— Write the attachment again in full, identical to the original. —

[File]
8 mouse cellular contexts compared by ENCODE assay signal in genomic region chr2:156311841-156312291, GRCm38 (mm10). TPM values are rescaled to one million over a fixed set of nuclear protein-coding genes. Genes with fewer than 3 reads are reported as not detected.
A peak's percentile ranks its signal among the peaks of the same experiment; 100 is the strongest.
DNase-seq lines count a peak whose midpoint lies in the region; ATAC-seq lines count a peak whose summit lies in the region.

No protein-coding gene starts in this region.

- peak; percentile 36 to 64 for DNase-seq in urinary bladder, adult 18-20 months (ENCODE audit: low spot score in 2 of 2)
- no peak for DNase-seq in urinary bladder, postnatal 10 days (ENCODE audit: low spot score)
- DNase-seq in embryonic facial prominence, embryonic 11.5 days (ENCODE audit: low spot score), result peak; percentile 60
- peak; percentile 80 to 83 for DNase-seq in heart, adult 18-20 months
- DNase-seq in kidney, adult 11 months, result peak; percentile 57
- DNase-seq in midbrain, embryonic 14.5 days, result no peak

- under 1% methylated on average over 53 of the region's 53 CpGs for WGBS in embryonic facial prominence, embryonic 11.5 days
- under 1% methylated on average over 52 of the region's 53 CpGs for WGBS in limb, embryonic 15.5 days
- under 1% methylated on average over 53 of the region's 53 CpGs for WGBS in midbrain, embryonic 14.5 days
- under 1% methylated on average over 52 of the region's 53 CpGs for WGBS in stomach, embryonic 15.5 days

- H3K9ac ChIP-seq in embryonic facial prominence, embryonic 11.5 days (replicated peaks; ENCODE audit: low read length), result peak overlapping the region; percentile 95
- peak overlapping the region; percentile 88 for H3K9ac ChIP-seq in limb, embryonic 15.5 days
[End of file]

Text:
8 mouse cellular contexts compared by ENCODE assay signal in genomic region chr2:156311841-156312291, GRCm38 (mm10). TPM values are rescaled to one million over a fixed set of nuclear protein-coding genes. Genes with fewer than 3 reads are reported as not detected.
A peak's percentile ranks its signal among the peaks of the same experiment; 100 is the strongest.
DNase-seq lines count a peak whose midpoint lies in the region; ATAC-seq lines count a peak whose summit lies in the region.

No protein-coding gene starts in this region.

- peak; percentile 36 to 64 for DNase-seq in urinary bladder, adult 18-20 months (ENCODE audit: low spot score in 2 of 2)
- no peak for DNase-seq in urinary bladder, postnatal 10 days (ENCODE audit: low spot score)
- DNase-seq in embryonic facial prominence, embryonic 11.5 days (ENCODE audit: low spot score), result peak; percentile 60
- peak; percentile 80 to 83 for DNase-seq in heart, adult 18-20 months
- DNase-seq in kidney, adult 11 months, result peak; percentile 57
- DNase-seq in midbrain, embryonic 14.5 days, result no peak

- under 1% methylated on average over 53 of the region's 53 CpGs for WGBS in embryonic facial prominence, embryonic 11.5 days
- under 1% methylated on average over 52 of the region's 53 CpGs for WGBS in limb, embryonic 15.5 days
- under 1% methylated on average over 53 of the region's 53 CpGs for WGBS in midbrain, embryonic 14.5 days
- under 1% methylated on average over 52 of the region's 53 CpGs for WGBS in stomach, embryonic 15.5 days

- H3K9ac ChIP-seq in embryonic facial prominence, embryonic 11.5 days (replicated peaks; ENCODE audit: low read length), result peak overlapping the region; percentile 95
- peak overlapping the region; percentile 88 for H3K9ac ChIP-seq in limb, embryonic 15.5 days